Perhaps the most nefarious use of the iPod is that it's changing the idea of music listening forever, whether it means to or not. I will not, absolutely will not, go on some audiophile diatribe about why vinyl sounds better. In very much the same way that I would never waste my time and yours to cover the merits of large format HD televisions or rave about the impracticality, nay stupidity, of the 3D television craze. This will not become a discussion of fidelity, bass frequencies or listening quality. Frankly, I don't care about any of that. The quality of the sounds coming from your stereo is none of my concern. What frosts my cookies here is that music has become a virtual thing. It has come to be perceived like air. It is out there floating around and if you want it, you go get it - sort of. You open up iTunes or Grooveshark or a bit torrent site and get your fix. As a consumer, even if we pay for the music we listen to there is almost no sacrifice. There is no wait. There is no sense of accomplishment. It is all too available and it's all too easy to get at. Because of this, we tend to view music through very much the same lens that we tend to view the stuff piled up at a weekend garage sale crammed in a weathered Banker's Box with a big sign marked FREE STUFF. If it was any good, we wouldn't be able to get it so easily.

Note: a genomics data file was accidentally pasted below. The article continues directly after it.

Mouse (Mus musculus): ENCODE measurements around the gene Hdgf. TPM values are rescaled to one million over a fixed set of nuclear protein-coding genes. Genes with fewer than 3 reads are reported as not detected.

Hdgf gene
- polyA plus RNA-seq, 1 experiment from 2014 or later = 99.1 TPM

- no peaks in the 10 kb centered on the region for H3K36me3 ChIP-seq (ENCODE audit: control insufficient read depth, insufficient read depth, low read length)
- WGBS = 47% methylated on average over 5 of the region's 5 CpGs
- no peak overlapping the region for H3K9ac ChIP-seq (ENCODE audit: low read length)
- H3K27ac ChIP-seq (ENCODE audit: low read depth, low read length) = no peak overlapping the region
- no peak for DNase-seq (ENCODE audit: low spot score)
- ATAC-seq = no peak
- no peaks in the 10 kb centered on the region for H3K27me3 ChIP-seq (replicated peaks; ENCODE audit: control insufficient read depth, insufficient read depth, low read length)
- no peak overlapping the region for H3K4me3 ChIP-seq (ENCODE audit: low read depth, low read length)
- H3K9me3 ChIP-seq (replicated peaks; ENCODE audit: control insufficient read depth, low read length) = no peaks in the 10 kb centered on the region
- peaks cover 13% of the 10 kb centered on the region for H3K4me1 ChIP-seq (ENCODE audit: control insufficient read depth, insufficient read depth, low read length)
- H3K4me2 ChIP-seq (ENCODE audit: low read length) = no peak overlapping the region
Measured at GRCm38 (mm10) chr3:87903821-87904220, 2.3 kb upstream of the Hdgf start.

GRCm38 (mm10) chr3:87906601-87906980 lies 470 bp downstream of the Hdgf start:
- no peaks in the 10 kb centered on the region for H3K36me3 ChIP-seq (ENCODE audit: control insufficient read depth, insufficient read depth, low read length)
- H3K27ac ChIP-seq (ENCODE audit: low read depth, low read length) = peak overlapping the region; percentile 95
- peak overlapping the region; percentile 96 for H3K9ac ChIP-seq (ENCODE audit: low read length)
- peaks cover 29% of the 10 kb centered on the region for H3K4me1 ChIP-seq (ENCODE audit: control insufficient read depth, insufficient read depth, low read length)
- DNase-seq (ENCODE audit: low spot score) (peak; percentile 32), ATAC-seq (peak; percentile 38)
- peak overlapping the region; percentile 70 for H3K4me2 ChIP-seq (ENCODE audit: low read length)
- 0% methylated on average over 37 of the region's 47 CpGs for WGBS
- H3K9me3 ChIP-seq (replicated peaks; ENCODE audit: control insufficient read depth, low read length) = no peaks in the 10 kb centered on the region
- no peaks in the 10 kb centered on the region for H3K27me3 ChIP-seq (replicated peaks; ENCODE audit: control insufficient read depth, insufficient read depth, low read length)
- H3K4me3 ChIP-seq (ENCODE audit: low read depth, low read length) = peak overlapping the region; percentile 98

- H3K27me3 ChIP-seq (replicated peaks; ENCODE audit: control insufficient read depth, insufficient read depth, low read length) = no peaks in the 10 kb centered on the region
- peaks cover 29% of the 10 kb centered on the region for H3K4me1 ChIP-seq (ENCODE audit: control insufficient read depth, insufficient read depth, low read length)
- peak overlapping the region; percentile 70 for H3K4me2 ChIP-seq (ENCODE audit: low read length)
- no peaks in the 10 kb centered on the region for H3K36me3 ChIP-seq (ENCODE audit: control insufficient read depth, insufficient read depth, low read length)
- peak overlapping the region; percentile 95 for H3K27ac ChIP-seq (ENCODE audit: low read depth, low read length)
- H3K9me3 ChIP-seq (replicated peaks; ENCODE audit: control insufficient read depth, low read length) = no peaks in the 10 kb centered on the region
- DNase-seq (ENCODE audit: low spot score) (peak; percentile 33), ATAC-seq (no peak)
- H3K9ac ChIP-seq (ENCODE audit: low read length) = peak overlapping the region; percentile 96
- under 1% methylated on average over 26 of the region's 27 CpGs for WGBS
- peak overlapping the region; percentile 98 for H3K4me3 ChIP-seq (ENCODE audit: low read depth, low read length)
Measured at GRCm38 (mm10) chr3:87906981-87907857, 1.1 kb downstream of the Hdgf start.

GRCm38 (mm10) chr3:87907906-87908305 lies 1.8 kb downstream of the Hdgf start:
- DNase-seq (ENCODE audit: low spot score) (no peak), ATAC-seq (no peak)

I can remember being in my teens and early twenties trudging down to the local record store at midnight on a Monday to snag a copy of the brand new Morrissey LP or the next R.E.M. record. It was as much about the experience of buying the record as it was about the music itself. On the car ride home there was the frantic removal of cellophane to reveal liner notes, lyric sheets and photo spreads. All these things were then pored over meticulously both on the way home and during the first few nascent listens of the new purchase. There was a physical joy and a sense of success in the purchase of a new record. Now, it's a simple megaupload click at 2:41 in the morning something like three weeks before the record actually comes out. No anticipation and no communal experience - just a meager and minimized reward with no interaction or genuine effort. To a grizzled old record buyer, this seems a sad and lonely substitute for the mild satisfaction of having to wait a few days fewer.